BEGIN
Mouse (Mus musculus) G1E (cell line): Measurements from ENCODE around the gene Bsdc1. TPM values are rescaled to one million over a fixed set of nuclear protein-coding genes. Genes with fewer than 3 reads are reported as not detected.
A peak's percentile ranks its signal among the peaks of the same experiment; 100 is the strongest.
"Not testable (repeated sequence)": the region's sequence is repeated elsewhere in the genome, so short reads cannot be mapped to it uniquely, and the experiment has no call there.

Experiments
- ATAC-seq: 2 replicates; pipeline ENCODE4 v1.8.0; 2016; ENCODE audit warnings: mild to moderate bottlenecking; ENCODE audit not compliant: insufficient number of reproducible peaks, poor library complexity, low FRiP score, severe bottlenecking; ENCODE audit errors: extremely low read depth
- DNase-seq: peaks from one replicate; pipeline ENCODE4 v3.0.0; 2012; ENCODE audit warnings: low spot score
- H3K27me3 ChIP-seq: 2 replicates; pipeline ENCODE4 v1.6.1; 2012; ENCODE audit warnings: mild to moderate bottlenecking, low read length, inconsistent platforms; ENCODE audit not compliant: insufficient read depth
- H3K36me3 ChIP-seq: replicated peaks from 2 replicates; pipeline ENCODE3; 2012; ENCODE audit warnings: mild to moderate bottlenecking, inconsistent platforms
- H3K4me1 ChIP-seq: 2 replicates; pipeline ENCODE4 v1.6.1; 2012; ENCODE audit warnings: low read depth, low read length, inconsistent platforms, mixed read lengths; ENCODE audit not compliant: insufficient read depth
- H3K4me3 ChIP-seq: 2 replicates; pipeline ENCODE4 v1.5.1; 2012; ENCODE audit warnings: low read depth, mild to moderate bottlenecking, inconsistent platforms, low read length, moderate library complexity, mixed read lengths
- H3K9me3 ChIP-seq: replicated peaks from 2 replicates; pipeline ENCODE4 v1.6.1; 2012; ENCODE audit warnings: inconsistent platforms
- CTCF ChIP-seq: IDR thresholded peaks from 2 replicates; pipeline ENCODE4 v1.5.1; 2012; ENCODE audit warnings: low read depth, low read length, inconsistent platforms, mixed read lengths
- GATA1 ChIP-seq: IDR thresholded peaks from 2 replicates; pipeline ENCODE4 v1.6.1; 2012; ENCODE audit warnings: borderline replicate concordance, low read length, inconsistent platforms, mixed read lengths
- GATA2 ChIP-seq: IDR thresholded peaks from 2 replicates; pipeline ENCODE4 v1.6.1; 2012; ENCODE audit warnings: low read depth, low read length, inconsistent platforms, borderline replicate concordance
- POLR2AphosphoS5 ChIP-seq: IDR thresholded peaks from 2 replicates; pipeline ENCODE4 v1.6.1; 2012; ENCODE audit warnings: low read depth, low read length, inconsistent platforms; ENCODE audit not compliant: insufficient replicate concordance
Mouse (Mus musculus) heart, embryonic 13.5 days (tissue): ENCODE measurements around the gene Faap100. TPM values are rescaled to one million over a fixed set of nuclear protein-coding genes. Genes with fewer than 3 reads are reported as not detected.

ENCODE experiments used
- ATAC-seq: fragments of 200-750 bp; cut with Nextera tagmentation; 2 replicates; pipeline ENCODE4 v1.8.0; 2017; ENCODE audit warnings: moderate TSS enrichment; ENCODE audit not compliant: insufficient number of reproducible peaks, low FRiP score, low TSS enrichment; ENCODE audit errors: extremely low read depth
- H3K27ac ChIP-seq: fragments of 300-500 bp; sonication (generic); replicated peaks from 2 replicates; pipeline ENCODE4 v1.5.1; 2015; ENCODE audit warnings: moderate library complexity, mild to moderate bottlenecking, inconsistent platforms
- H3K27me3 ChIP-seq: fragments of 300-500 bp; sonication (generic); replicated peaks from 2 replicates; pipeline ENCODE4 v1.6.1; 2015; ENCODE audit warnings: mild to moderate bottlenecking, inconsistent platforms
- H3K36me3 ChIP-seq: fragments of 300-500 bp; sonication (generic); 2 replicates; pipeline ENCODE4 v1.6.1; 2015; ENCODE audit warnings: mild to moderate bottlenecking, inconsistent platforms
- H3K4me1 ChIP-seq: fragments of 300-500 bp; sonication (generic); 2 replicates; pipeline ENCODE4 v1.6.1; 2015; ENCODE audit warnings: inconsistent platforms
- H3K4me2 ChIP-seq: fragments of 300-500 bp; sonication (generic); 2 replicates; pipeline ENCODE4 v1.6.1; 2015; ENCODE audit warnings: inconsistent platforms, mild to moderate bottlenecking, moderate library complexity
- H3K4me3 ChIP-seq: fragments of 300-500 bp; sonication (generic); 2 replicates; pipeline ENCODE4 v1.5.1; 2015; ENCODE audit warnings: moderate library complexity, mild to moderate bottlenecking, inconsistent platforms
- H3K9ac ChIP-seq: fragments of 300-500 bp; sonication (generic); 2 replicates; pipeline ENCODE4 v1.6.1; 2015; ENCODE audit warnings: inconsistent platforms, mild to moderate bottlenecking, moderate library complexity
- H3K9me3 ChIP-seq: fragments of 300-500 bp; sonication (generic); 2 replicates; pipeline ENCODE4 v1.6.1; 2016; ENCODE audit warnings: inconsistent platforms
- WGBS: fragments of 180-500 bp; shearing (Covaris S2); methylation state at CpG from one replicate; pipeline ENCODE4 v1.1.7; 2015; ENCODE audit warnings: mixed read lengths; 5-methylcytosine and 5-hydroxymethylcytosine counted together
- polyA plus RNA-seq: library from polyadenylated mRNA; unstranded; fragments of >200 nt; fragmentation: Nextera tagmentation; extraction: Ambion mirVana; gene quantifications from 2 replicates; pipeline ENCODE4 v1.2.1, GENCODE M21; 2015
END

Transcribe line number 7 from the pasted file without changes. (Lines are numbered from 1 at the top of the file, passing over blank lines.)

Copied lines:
- H3K27me3 ChIP-seq: 2 replicates; pipeline ENCODE4 v1.6.1; 2012; ENCODE audit warnings: mild to moderate bottlenecking, low read length, inconsistent platforms; ENCODE audit not compliant: insufficient read depth